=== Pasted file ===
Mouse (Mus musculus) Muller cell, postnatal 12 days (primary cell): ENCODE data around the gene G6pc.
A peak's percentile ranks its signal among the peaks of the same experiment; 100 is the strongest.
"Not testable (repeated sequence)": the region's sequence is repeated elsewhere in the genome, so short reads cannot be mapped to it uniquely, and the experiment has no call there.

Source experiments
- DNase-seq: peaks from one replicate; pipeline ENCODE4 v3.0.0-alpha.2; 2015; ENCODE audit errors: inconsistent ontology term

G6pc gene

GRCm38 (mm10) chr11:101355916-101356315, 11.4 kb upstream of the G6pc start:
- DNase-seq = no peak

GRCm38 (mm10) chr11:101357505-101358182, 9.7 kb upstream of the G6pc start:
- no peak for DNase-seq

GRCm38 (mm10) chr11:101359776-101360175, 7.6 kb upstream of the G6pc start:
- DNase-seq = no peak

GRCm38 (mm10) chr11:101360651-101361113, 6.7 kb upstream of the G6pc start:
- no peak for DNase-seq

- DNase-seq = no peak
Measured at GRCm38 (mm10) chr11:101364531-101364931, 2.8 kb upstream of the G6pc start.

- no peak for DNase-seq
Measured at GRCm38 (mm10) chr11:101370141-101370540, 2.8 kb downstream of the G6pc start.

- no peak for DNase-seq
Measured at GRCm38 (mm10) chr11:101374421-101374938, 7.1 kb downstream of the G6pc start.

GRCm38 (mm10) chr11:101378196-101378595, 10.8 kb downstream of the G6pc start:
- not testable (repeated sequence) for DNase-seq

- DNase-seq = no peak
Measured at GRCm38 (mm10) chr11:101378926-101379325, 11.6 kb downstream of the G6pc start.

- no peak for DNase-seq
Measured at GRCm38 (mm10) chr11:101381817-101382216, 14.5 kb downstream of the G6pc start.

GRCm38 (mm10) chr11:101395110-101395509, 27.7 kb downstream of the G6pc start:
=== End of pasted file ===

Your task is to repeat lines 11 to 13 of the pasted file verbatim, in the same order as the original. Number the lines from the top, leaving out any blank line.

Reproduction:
GRCm38 (mm10) chr11:101359776-101360175, 7.6 kb upstream of the G6pc start:
- DNase-seq = no peak

GRCm38 (mm10) chr11:101360651-101361113, 6.7 kb upstream of the G6pc start: